Non Crime Hate Incidents: The Latest Threat to Free Speech

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NCHIs on Pulse System

It is  probably a safe bet that hardly anybody in this country has heard of Non Crime Hate Incidents or NCHIs for short. At least nobody who relies on  mainstream media for their news. Nevertheless the fact remains that the Gardai are quietly recording such incidents as a glance at the website  confirms:


PULSE Release 7.6 occurred on 18th October 2020 and introduced a number of measures to improve the reporting and recording of Hate Crimes and Non-Crime Hate Incidents on PULSE.

We have heard a good deal about “Hate Crime” and “Hate Speech” in the media but nothing about NCHIs. The Garda website doesn’t enlighten us any further.

We Need to Check Your Thinking

It is most likely a similar situation applied in England and Wales until very recently when a public spirited and courageous citizen decided that he wasn’t going to stand for this authoritarian bullying. It turns out that the police there have been recording NCHIs since 2014 and that between then and 2019 a total of 120,000 were recorded. Now why would the police record what is not a crime? Even more inexplicably this practice was initiated by the College of Policing and not the legislature. Emma Webb of the Free Speech Union stated that “the monitoring and recording of NCHIs is “the mass surveillance of people’s opinions on controversial subjects by the police without this being mandated by Parliament””. It is grotesque, Kafkaesque.

Harry Miller is a businessman and former police officer from Lincolnshire who, in 2019, was investigated by Humberside Police for retweeting a feminist limerick. Miller had dared to challenge the new innovation of being able to self-identify as a different gender and have it accepted by law. Miller’s response on Twitter was typical: “I was assigned mammal at birth, but my orientation is fish, Don’t mis-species me.”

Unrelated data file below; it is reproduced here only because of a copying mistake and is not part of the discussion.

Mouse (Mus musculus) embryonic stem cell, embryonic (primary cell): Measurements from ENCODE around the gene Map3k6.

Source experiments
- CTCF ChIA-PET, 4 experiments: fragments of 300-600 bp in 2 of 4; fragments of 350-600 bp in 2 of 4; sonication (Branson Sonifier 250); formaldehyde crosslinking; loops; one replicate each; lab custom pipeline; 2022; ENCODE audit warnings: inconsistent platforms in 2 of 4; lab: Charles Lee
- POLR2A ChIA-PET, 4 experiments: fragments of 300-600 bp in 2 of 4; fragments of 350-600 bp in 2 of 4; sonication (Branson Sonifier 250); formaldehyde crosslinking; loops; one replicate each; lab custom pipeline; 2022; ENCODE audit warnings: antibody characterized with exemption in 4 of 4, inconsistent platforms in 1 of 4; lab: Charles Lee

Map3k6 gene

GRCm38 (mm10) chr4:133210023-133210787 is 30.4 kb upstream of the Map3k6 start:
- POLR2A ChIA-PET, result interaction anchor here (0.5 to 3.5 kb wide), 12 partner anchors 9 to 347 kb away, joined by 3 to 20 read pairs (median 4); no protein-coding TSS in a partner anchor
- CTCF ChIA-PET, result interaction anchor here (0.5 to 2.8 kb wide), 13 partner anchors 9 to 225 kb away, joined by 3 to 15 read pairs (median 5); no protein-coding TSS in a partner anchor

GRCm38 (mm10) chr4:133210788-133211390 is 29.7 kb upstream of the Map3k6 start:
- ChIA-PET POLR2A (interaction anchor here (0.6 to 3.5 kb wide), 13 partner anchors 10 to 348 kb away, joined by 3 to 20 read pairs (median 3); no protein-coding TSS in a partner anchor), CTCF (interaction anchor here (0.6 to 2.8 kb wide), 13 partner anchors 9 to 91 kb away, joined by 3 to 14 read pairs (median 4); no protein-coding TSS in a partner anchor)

He was told by the visiting constable that ‘we need to check your thinking’. Harry decided not to take this lying down and challenged the recording of the allegation made against him as a ‘Non-Crime Hate Incident’, taking his case against Humberside Police and the College of Policing to the High Court.  It also turns out that the recording can have more serious consequences since the police are obligated to disclose any such  recording if pressed to do so and it stands as a black mark against the person’s character. Reports of NCHIs can show up in criminal record checks for six years, yet there are no grounds to appeal against them.

In this country we have never had a Cheka, a Gestapo or a Stasi

In his judgment, Mr Justice Julian Holmes, said:

“There was not a shred of evidence that the Claimant was at risk of committing a criminal offence. The effect of the police turning up at his place of work because of his political opinions must not be underestimated. To do so would be to undervalue a cardinal democratic freedom. In this country we have never had a Cheka, a Gestapo or a Stasi. We have never lived in an Orwellian society…the police’s actions, taken as a whole, had a chilling effect on his right to freedom of expression. That is an interference for the purposes of Article 10(1).”

Court of Appeal Verdict

Having partially won his case in the High Court Harry didn’t stop there. He wanted to bring an end to the recording of NCHIs entirely so he took his case to the Court of Appeal. “I did this for the nation” he declared. As the FSU says:

“The verdict was delivered on Dec 20 2021 and was a complete vindication  of his stance. The judgment stated that the recording of non-crime hate incidents is an unlawful interference with freedom of expression. As the Court says, the knowledge that such matters are being recorded and stored in a police database is likely to have had a serious “chilling effect” on public debate.

The recording of non-crime hate incidents violates Article 10 of the European Convention on Human Rights

Not only does the recording of non-crime hate incidents violate Article 10 of the European Convention on Human Rights, as the Court said, but it is a huge waste of the police’s time.”

This is a landmark judgment and shows just how much one courageous citizen can accomplish in the face of a state juggernaut. Harry was supported by the Free Speech Union but the decision to go was his alone.

This video gives Harry’s reaction following the verdict:

We await the day when some spirited citizen here comes forward to challenge the Garda recording of NCHIs.

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